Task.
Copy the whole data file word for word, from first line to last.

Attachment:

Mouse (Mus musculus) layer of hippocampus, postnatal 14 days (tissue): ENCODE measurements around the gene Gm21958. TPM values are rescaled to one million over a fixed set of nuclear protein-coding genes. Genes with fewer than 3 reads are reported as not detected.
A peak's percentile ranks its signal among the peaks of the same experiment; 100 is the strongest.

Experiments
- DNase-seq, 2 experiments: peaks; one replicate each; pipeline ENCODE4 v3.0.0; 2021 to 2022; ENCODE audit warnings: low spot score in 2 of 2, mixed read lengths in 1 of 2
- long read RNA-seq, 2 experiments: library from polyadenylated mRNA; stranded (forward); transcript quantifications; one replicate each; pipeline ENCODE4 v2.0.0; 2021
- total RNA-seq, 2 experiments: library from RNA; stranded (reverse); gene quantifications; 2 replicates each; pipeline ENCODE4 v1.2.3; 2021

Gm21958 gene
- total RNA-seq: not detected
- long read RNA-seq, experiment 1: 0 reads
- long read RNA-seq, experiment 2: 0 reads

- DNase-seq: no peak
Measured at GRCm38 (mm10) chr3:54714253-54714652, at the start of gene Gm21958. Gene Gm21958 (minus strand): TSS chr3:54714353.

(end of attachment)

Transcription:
Mouse (Mus musculus) layer of hippocampus, postnatal 14 days (tissue): ENCODE measurements around the gene Gm21958. TPM values are rescaled to one million over a fixed set of nuclear protein-coding genes. Genes with fewer than 3 reads are reported as not detected.
A peak's percentile ranks its signal among the peaks of the same experiment; 100 is the strongest.

Experiments
- DNase-seq, 2 experiments: peaks; one replicate each; pipeline ENCODE4 v3.0.0; 2021 to 2022; ENCODE audit warnings: low spot score in 2 of 2, mixed read lengths in 1 of 2
- long read RNA-seq, 2 experiments: library from polyadenylated mRNA; stranded (forward); transcript quantifications; one replicate each; pipeline ENCODE4 v2.0.0; 2021
- total RNA-seq, 2 experiments: library from RNA; stranded (reverse); gene quantifications; 2 replicates each; pipeline ENCODE4 v1.2.3; 2021

Gm21958 gene
- total RNA-seq: not detected
- long read RNA-seq, experiment 1: 0 reads
- long read RNA-seq, experiment 2: 0 reads

- DNase-seq: no peak
Measured at GRCm38 (mm10) chr3:54714253-54714652, at the start of gene Gm21958. Gene Gm21958 (minus strand): TSS chr3:54714353.